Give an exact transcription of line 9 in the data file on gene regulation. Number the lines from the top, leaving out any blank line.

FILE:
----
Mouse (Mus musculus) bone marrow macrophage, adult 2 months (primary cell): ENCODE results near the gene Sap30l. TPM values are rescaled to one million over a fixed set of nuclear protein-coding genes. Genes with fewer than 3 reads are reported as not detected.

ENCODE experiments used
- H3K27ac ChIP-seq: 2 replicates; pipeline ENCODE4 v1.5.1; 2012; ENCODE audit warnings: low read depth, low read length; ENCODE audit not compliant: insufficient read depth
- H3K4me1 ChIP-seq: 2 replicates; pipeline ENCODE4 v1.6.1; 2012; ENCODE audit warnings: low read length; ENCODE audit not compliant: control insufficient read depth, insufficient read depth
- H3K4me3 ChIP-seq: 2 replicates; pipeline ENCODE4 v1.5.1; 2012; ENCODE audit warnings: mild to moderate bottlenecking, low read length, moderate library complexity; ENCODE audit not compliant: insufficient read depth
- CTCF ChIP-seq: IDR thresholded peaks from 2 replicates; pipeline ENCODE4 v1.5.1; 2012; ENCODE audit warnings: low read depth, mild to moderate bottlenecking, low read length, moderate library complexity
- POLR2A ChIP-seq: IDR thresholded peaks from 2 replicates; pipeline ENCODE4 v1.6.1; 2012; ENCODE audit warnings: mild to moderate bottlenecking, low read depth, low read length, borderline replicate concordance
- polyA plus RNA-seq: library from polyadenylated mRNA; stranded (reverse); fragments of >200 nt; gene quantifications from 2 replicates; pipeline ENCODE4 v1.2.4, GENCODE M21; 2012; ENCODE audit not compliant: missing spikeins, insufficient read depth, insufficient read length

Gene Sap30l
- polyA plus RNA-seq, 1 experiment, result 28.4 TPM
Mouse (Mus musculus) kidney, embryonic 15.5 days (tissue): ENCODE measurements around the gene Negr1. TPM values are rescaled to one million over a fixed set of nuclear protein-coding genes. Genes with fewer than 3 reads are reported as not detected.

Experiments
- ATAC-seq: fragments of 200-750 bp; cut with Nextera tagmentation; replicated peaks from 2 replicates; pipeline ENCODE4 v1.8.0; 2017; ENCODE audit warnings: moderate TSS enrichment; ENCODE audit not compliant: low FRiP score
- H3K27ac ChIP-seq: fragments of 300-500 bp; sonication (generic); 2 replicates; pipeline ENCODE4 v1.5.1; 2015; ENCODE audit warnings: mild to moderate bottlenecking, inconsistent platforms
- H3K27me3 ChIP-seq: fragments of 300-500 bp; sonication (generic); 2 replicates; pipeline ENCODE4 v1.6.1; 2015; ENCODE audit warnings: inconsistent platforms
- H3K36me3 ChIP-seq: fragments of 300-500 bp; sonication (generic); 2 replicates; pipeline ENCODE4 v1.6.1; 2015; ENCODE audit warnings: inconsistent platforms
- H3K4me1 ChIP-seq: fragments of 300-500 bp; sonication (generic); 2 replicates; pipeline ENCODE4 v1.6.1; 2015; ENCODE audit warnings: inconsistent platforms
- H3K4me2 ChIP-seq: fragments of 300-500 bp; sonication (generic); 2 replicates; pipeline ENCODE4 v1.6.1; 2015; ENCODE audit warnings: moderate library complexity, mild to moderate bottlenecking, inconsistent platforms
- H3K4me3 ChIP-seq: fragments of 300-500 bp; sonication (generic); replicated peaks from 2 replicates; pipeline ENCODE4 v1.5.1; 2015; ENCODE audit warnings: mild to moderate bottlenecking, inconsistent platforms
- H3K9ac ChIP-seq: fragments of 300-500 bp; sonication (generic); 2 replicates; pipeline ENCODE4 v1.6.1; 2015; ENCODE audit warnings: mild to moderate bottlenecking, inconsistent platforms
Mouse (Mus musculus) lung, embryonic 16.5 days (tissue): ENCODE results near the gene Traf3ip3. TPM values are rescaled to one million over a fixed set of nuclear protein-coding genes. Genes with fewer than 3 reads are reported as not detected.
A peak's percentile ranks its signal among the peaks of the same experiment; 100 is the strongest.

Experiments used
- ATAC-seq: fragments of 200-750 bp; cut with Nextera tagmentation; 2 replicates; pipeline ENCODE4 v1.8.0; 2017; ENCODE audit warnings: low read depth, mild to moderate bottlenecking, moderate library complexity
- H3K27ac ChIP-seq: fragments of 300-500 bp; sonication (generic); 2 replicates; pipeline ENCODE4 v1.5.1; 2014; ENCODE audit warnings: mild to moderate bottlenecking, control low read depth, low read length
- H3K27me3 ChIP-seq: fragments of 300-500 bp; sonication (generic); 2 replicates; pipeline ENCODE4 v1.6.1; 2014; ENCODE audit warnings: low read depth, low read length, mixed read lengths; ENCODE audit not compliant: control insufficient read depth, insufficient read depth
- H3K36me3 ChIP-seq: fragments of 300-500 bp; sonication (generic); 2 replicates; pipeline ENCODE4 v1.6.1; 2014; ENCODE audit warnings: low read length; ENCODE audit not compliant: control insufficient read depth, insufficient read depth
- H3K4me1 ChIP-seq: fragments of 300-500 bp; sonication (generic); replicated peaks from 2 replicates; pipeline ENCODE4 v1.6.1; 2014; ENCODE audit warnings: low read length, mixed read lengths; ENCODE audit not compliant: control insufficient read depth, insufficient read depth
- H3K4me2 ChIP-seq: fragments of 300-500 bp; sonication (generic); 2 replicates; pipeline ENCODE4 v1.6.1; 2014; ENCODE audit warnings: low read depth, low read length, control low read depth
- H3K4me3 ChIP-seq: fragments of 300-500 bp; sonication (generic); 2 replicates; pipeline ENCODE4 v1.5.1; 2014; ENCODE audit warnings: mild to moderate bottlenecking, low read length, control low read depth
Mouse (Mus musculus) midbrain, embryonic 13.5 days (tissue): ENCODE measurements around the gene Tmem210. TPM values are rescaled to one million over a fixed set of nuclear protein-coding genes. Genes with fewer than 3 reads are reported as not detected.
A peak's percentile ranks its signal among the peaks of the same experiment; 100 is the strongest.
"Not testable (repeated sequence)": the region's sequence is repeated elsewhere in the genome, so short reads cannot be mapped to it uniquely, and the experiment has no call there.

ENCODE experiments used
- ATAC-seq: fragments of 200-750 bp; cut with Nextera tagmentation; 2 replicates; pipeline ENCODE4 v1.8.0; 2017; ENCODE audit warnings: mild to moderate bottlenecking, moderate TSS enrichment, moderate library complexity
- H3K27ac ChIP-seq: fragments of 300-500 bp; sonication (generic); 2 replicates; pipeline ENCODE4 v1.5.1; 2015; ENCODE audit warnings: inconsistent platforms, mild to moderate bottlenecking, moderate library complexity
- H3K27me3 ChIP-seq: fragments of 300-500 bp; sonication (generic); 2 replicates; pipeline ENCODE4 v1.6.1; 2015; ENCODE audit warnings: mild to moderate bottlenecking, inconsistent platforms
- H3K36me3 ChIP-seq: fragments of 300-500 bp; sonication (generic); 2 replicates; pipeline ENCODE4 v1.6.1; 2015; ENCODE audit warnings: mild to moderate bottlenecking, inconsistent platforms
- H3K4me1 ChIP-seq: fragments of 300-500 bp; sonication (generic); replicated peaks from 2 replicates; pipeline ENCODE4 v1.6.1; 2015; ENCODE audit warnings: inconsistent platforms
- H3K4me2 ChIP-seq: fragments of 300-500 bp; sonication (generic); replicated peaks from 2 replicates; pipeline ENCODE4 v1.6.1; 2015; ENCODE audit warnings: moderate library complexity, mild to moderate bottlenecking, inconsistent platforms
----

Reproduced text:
Gene Sap30l